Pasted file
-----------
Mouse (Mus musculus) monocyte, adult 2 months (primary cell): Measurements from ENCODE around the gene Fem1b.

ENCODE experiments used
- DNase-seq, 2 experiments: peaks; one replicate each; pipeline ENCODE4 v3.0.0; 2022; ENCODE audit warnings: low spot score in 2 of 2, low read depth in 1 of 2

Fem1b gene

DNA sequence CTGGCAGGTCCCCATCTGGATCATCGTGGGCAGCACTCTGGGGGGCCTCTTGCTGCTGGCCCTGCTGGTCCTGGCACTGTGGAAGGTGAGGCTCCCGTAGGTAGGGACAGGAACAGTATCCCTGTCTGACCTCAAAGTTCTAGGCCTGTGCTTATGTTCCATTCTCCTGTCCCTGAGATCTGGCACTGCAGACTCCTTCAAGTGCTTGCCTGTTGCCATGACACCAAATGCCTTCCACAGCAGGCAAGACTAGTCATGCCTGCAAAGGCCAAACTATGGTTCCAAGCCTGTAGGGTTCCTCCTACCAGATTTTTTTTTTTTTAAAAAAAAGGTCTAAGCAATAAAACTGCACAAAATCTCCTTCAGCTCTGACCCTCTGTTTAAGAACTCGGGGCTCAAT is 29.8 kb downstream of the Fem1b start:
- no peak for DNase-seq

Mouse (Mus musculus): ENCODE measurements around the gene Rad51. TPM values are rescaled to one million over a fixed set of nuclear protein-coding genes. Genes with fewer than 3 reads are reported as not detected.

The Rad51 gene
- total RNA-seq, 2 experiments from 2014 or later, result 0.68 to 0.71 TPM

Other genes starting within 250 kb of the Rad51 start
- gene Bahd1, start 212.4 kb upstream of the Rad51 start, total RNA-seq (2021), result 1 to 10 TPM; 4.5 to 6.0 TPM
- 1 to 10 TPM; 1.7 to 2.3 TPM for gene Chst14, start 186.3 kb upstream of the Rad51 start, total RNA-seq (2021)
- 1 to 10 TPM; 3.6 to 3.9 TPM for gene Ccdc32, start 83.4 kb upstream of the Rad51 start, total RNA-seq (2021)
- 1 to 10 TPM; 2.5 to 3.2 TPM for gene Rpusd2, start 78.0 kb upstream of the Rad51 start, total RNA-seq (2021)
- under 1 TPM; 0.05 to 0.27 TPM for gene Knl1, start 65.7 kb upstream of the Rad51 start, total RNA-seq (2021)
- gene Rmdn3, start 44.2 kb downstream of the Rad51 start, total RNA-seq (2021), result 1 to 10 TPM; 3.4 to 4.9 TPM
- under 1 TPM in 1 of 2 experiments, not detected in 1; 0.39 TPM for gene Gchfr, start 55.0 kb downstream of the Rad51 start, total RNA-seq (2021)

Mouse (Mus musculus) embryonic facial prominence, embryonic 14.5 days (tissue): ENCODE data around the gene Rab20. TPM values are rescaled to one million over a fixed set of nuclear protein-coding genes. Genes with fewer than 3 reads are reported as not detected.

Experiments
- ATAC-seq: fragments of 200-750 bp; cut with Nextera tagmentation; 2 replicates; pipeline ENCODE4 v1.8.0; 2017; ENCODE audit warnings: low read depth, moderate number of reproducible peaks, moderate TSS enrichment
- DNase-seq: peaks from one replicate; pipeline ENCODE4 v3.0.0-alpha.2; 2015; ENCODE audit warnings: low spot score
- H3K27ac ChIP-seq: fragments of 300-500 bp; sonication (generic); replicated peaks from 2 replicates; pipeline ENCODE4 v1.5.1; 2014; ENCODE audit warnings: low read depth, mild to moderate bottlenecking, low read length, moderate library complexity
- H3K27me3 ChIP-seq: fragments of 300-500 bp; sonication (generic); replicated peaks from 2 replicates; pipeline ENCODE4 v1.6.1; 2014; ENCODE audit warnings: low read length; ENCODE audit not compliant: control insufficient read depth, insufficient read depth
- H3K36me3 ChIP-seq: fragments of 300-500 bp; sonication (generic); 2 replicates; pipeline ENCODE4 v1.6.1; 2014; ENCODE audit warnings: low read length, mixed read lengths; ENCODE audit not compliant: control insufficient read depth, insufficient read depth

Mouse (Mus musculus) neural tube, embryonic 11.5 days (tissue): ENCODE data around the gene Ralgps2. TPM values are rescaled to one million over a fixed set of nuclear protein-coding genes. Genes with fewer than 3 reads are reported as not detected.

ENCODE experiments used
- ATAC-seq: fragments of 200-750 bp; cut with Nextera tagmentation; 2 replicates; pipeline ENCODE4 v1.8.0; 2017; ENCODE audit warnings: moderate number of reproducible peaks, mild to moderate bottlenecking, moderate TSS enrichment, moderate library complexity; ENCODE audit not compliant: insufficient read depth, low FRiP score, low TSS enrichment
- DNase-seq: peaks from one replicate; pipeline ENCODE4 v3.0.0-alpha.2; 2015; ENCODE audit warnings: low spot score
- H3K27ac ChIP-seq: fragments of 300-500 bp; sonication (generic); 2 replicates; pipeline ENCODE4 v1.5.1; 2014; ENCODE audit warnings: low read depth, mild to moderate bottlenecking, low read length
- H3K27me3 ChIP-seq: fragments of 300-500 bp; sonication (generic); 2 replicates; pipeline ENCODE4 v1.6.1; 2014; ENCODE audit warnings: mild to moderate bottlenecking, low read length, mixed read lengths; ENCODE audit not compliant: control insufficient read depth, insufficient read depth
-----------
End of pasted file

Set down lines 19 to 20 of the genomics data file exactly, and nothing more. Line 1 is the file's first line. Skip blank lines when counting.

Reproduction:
Experiments
- ATAC-seq: fragments of 200-750 bp; cut with Nextera tagmentation; 2 replicates; pipeline ENCODE4 v1.8.0; 2017; ENCODE audit warnings: low read depth, moderate number of reproducible peaks, moderate TSS enrichment